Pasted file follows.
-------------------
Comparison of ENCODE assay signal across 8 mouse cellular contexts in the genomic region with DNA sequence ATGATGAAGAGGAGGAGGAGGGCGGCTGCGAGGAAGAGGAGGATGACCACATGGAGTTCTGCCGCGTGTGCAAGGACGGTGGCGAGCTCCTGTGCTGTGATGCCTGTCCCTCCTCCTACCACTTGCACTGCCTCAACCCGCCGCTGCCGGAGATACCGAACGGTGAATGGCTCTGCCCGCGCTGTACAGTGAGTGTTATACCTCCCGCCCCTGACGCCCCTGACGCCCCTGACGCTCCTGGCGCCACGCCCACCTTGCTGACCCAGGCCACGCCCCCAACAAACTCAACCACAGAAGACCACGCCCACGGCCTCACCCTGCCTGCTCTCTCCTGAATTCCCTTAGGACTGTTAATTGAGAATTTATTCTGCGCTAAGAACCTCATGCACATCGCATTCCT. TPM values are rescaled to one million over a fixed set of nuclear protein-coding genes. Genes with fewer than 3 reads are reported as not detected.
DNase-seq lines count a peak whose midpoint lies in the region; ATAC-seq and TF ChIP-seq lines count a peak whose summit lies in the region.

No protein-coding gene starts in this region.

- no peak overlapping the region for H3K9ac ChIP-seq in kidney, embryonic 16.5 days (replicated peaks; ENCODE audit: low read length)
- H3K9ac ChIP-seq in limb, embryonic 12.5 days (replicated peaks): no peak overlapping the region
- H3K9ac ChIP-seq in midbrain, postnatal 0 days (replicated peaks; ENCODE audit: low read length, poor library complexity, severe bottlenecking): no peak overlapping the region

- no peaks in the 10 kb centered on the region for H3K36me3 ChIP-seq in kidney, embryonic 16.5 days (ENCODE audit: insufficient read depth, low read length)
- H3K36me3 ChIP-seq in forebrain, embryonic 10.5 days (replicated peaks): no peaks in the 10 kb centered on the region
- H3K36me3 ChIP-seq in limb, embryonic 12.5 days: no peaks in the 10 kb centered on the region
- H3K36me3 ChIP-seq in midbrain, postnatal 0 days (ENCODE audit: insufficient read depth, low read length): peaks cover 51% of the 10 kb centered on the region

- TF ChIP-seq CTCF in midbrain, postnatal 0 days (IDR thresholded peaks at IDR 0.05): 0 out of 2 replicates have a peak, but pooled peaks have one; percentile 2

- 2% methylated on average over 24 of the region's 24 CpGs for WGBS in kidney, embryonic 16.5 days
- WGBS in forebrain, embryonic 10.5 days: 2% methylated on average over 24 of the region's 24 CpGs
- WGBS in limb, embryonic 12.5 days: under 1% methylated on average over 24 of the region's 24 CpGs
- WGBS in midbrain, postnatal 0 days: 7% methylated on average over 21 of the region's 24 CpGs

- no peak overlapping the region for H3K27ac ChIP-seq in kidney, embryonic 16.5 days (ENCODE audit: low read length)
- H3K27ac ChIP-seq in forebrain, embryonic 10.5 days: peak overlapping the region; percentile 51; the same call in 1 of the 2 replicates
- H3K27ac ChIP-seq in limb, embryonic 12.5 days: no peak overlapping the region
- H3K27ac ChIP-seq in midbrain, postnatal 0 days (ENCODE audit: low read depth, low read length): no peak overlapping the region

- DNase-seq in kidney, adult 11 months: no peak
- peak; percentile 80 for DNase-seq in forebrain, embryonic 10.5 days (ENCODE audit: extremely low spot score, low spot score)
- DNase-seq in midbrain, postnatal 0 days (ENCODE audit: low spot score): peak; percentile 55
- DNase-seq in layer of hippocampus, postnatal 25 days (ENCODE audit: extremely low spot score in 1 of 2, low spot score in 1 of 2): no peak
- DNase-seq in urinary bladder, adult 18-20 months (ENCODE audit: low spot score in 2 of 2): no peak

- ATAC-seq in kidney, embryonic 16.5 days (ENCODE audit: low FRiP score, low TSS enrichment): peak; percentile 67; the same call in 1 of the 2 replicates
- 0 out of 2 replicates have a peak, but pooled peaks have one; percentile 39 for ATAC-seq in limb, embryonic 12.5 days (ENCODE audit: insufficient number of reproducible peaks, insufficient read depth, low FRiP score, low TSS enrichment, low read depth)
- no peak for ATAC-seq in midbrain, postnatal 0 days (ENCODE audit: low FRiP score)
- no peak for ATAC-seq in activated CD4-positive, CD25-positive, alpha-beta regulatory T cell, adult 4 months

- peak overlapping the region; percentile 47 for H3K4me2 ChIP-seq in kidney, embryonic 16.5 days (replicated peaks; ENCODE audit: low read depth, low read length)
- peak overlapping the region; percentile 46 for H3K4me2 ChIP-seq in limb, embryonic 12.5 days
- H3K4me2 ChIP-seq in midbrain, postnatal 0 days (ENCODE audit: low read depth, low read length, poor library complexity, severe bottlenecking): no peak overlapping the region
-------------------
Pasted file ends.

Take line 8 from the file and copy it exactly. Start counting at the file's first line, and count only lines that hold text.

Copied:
- H3K36me3 ChIP-seq in forebrain, embryonic 10.5 days (replicated peaks): no peaks in the 10 kb centered on the region